Tuesday, January 03, 2006

Support your local police – beat yourself up

As in most places where corruption is the norm, Kuwait’s police force is an object of fear for those lacking money or influence. Us decadent Westerners usually have trouble figuring this out, but we can be excused for not figuring it out when the cop is in plain clothes and an unmarked car. From the Arab Times, 2 Jan 2006:

“Misty L. Dennis, employed with a contractor at Camp Arifjan, had barely driven for a few minutes when a car tailing her in the fast lane started flashing lights incessantly. With the road bustling with cars, Misty was unable to make way for the motorist.”

Lose-lose situation for young Misty – Kuwait is full of guys (and gals for that matter) who don’t seem to imagine that the fact the traffic is bumper-to-bumper in all lanes could prevent them traveling as fast as they want. You’re in the fast lane, only able to do 110k because of all the cars in front, and Mr Crazed Mutant zooms up behind you flashing his headlights and shouting imprecations you fortunately can’t hear. If you’re not a Kuwaiti and the guy behind you looks like one, it would be a seriously good idea to pull into the next lane over at this point. But of course, the gaps in the next lane over are about 2 feet longer than your car, that lane’s moving significantly slower than yours and Mr Crazed Mutant is 2 meters behind your rear bumper, presumably still flashing his lights like mad although you can’t tell because they’re too close to your car. So, unless you like playing motorway Russian roulette Mr Mutation has to stay behind you, working himself into a frothing rage. He quickly deteriorates to the point where getting you out of your vehicle to give you the beating you so thoroughly deserve takes priority over getting wherever he was in such a goddamn hurry to get to in the first place. And of course, given that as far as he’s concerned the question of whether he lives or dies today is up to Allah, not any action he takes or doesn’t take himself, getting into a “chicken” contest with him is a really bad idea. At some point he will stop you. Misty L. Dennis quoted by the Arab Times:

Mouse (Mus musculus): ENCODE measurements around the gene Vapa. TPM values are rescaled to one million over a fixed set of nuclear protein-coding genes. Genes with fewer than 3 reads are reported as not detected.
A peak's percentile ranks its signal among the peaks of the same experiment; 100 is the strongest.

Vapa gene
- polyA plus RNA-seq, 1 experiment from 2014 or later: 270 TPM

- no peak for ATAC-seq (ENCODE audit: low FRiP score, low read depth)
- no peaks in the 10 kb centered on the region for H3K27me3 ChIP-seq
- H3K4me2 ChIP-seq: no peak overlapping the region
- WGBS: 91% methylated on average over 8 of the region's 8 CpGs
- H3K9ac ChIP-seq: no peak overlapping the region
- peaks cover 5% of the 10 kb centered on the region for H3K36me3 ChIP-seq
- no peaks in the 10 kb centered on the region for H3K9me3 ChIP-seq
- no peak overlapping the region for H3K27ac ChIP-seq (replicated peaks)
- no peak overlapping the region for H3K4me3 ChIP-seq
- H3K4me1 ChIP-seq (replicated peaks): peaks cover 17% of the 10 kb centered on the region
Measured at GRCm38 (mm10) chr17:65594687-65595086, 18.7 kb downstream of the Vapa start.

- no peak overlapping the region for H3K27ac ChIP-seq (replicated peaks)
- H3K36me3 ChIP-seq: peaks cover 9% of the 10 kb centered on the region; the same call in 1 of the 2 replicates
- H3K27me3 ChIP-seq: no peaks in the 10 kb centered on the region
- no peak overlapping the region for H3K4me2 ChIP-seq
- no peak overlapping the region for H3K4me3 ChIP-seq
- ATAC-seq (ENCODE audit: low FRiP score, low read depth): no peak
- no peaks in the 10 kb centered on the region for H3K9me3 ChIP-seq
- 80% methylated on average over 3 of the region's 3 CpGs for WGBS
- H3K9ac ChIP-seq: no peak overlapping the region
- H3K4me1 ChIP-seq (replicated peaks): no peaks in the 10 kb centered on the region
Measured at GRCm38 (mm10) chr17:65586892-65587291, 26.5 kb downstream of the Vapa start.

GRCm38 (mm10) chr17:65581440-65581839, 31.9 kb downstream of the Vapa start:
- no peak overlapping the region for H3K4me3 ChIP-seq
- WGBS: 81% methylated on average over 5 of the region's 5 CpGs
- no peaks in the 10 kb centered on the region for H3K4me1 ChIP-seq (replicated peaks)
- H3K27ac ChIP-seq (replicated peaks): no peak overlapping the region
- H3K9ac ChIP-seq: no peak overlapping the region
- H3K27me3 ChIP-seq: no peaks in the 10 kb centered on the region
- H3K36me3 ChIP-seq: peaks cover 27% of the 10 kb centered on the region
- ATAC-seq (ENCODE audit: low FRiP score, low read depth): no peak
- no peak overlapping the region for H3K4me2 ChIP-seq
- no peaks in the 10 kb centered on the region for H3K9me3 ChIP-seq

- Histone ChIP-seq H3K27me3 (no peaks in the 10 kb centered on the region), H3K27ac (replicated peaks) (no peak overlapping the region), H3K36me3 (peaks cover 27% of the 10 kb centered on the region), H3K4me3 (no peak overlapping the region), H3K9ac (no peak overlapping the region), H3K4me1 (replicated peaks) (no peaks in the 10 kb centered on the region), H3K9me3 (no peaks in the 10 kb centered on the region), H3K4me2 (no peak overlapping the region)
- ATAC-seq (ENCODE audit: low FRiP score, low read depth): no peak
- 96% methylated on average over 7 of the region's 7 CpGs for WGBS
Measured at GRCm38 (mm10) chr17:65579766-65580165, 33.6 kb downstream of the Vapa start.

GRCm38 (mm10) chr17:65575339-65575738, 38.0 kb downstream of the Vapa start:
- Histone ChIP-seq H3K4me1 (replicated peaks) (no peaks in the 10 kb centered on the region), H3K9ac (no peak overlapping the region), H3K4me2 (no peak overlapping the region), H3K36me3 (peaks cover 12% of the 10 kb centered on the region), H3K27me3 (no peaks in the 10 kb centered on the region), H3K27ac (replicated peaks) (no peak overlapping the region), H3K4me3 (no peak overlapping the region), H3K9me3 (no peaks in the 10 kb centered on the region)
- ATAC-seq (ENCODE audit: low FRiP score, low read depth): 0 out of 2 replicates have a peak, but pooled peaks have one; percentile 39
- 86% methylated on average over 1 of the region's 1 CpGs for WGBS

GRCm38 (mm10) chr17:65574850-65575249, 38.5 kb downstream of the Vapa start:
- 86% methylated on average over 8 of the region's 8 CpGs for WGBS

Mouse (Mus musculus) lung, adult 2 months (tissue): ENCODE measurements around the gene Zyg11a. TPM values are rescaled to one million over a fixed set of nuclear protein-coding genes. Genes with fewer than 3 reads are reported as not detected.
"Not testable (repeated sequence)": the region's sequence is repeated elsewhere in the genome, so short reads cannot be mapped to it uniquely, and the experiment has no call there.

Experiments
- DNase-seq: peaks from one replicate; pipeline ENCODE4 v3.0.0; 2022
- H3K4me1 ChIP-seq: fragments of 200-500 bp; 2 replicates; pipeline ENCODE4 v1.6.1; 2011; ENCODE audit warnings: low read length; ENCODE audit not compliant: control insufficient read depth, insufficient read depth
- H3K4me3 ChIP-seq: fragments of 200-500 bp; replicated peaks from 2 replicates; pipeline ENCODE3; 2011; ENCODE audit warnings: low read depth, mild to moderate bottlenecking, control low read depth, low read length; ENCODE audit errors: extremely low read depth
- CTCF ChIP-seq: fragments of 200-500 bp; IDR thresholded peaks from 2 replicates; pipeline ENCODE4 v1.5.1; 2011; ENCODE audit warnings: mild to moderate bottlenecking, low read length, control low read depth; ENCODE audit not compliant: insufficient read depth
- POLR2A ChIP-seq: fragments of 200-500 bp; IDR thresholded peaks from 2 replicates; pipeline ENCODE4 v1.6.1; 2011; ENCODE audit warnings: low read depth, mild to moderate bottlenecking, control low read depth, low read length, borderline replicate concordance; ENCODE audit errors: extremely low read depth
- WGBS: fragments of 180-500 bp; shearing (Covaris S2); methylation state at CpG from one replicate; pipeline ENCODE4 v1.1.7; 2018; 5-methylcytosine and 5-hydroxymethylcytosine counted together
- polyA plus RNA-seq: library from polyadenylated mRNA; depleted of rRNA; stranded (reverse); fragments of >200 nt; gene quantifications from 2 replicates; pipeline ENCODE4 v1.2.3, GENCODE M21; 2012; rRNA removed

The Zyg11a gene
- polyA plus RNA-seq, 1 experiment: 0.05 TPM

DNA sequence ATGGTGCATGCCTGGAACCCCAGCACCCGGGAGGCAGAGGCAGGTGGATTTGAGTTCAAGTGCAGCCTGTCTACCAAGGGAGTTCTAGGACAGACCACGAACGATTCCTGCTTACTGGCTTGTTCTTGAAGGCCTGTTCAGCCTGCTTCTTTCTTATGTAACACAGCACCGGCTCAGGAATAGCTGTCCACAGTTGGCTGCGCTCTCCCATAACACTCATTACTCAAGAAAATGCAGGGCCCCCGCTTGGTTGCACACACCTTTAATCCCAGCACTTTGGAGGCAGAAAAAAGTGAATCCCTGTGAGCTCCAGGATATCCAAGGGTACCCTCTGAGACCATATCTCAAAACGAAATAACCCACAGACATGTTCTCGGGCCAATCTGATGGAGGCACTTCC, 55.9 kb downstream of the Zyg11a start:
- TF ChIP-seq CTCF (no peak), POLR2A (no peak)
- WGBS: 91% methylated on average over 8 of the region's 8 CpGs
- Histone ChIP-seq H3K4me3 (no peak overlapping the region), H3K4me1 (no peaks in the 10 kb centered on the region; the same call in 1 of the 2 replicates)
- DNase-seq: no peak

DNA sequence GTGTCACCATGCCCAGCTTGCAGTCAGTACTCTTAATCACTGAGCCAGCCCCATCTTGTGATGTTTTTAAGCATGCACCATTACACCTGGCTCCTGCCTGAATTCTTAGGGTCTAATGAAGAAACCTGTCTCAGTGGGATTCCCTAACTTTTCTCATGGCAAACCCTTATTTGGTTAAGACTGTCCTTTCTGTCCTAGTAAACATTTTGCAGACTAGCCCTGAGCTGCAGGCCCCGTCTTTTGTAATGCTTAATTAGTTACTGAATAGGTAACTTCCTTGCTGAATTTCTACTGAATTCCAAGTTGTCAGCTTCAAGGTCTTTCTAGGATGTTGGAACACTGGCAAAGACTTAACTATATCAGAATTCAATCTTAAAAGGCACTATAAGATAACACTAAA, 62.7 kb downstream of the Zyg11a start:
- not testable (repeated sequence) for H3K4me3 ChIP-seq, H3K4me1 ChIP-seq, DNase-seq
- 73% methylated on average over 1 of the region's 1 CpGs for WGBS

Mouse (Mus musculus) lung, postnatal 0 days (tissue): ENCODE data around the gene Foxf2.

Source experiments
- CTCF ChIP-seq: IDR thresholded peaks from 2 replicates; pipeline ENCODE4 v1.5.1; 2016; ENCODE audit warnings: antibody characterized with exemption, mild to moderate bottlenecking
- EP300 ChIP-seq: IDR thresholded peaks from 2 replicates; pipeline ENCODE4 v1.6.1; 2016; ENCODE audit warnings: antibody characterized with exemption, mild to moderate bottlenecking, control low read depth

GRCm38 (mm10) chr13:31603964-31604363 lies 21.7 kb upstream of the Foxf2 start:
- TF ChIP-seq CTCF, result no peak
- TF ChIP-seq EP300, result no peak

“He suddenly pulled up and stepped out of his vehicle, opened my door and identified himself as a police investigator.”

The man, she said, then hit her with the door before dragging her out of the car. “He threw me to the ground but I managed to regain my balance. He began assaulting me and pushed me against an iron railing.”

Horrified, some motorists tried to intervene but the man, who was in no mood to listen kept assaulting Dennis mercilessly. In the ensuing melee, Misty’s phone and necklace were broken while she suffered severe contusions on her face, hands and legs.

In a move that must have taken some courage unless she’s completely ignorant about Kuwaiti police, Ms Dennis followed the guy to his police station, blocked his car with her own and refused to move it until the guy was charged. The cops told her that if she pursued a complaint they would cheerfully bung her in jail for four days. Now, the money shot – here’s how police investigations work in this country:

Finally after intense negotiations, an agreement was reached between the two parties. Under the deal, the investigator was asked to pay KD 500 (ca US $1700) to the victim but the former brought it down to KD 350, which was eventually accepted by the victim.

Says Misty “I was not at all interested in his money, but the prevailing circumstances forced me to compromise….”

The prevailing circumstances being a choice of:

  1. Accept the guy won’t be charged for beating you up but at least walk away with KD 350 to show for it.
  2. Accept the guy won’t be charged for beating you up and spend four days in jail for annoying the police.

What’s it to be New Zealand, the money or the jail cell? Duh-uh.

My housekeeper was horrified that I called the cops when I was in a fender-bender not long after arriving in Kuwait. It wasn’t actually that bad – I had one shouting at me because the only thing he knew about New Zealand was that we robbed Kuwait in the 1982 World Cup. Given that I could barely remember NZ had actually played Kuwait in the ’82 Weltmeisterschaft, a spirited defence of our nation’s honour wasn’t on the cards. Another one had a go at me for my earrings, but from his point of view he was providing a helpful service to see that I wasn’t mistaken for a poofter and promptly beaten up or backscuttled. Apparently, men are allowed to wear a watch. Anything else says “Come and get me big boy, I take it up the arse”. My housekeeper later filled me in on the proper procedure following a non-injury accident – you both drive your cars down to the nearest horde of Indian or Pakistani panelbeaters, find out what it will cost to fix, and the one who suspects the cops would be most likely to make him responsible hands over some cash. The question of who was responsible for the accident is generally simple to work out – if a Westerner is rear-ended by a Kuwaiti, the Westerner is clearly at fault. But if an Indian is rear-ended by a Westerner, the Indian will certainly be held to account for his terrible driving – and so on. My housekeeper was therefore even more horrified that I’d accepted responsibility for a collision when the other driver was Indian. You live and learn, I guess.